Clearly, then Mr. Bhagat has no answer to his question: “what can be done?” Which brings one back full circle to the beginning: to the aim behind his article.

It is apparent that it is Mr. Bhagat’s smoke-screen to cover what is happening in India by alighting on what happened in Pakistan, and then typically riding off on his favourite hobby horse, minority-bashing.

But then, since he has raised the question of significance for readers of this journal, the answer bears an attempt on two levels: one is internal to India in relation to the onslaught on Hinduism and India, and the second, external, in relation to the problem that defies Mr. Bhagat.

Internally, India’s moderate Muslim majority has to stay engaged with moderate Hindus, strengthening them strategically against their rabid counterparts. The first ones to take a hit will be this, vocal secular Hindu minority. Once they are silenced, Hinduism would be up for grabs with the secular Hindu majority bought off with the economic sops that they voted Mr. Modi into power for. Since Muslims will be next in the queue, the majoritarian nationalists will rely on provocations to gain an excuse to tamp down the minority to second class citizenship.

Moderate Muslims have their task cut out. They are to in the interim emerge as the leadership of Muslims so as to prevent such an outcome over the middle term. They are to work in tandem with the secular Hindu vocal minority in arousing the secular Hindu silent majority to deploy its vote, this time to overthrow the pretender who has taken over their faith and country in their name.  

Externally, Mr. Bhagat’s reliance on the NATO as an answer suggests that moderate Muslims need to dispel the argument for a “military solution,” an oxymoron if ever there was one.

The heinous act in Peshawar that set Mr. Bhagat off on his article was not without a context. Part of the context has been persistence of colonialism in the form of external interference and military presence in Muslim lands in general and in the region in particular.

Clearly, while there is every call for the terrorists who planned and perpetrated this crime, and such likes crimes in the region including in India, need to be administered their just deserts, other measures than military ones need highlighting and pursuing alongside. Ending the militarised environment in such lands is the answer. Take for instance the AfPak region. This crime originated partially in lack of the peace surge accompanying Mr. Obama’s military surge. If the former had kept pace in terms of developmental and educational efforts in the “ungoverned space” between Pakistan and Afghanistan, such crimes would have been prevented. To wit, firstly, moderate Muslims world-wide have to fight this notion that terrorism has only a military solution. Secondly, moderate Muslims in India need to weigh-in against cultural nationalism-inspired strategic and intelligence pro-activism on India’s part.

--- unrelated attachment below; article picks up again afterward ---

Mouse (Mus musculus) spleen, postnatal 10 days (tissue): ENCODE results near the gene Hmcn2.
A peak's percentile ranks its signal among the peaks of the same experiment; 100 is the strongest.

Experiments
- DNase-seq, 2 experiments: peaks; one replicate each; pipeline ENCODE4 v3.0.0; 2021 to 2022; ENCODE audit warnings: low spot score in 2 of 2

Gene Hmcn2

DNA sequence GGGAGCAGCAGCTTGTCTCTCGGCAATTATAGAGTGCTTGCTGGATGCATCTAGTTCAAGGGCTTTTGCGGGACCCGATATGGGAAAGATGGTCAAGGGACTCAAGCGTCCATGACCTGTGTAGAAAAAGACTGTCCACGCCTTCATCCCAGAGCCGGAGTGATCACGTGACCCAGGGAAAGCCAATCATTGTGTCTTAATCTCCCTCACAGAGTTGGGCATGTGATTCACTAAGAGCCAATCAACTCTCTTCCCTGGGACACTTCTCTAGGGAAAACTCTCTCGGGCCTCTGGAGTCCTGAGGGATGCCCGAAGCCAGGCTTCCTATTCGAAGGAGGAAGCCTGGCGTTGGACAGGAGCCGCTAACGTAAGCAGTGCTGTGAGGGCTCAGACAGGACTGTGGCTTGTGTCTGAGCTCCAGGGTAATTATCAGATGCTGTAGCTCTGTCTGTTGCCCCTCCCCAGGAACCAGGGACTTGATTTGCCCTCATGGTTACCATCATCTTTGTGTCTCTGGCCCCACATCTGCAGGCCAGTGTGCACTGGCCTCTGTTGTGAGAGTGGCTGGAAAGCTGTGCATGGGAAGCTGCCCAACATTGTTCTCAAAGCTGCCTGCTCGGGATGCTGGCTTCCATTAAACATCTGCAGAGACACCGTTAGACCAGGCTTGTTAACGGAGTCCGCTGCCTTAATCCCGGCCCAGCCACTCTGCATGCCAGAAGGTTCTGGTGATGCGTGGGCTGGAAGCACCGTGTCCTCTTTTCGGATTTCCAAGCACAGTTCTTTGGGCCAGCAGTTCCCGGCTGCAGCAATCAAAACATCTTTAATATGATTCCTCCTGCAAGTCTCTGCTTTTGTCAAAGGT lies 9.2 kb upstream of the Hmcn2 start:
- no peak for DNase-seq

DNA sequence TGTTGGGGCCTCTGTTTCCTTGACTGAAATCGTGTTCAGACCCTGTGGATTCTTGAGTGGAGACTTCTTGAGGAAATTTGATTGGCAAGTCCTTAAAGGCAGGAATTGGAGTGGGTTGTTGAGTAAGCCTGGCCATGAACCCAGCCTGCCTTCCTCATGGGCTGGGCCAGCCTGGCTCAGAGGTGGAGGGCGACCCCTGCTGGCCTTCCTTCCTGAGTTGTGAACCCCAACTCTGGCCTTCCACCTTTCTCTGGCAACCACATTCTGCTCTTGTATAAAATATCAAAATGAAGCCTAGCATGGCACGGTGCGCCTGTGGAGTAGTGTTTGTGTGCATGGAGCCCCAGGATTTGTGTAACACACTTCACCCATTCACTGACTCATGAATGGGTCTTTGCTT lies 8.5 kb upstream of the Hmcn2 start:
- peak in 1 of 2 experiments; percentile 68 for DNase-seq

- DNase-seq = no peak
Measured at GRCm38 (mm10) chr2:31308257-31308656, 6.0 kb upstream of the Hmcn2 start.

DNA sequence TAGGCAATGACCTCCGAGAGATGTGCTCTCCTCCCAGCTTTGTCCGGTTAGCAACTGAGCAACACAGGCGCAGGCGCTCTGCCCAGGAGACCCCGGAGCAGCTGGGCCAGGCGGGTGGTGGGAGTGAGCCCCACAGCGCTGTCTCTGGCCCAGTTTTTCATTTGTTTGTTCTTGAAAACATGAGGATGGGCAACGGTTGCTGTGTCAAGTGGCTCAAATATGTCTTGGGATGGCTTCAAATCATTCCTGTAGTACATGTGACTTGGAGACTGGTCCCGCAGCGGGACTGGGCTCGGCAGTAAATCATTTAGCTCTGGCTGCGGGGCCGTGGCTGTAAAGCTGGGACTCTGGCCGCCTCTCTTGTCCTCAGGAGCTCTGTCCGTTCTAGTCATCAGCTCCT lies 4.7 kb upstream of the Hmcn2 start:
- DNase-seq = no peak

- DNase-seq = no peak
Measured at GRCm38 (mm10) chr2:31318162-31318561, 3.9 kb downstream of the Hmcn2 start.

And finally, back to Mr. Bhagat’s platitudinous comparison, “that Hindu radical groups don’t have as much power as Muslim radical groups do around the world at present.” Unlike Muslim radical groups that are pursued and hunted by respective states across Muslim lands, Hindu radicals instead have the power of a nuclear armed state being placed at their disposal by its very government! They have fulfilled the epitome of Tzun Tsu’s art of war: taken over the government of a nuclear power and without a fight, democratically empowered by the secular, but silent, Hindu majority, sadly bought off by the mere promise of “acche din”!

Firdaus Ahmed is author of Think South Asia and Subcontinental Musings that can be downloaded from his blog,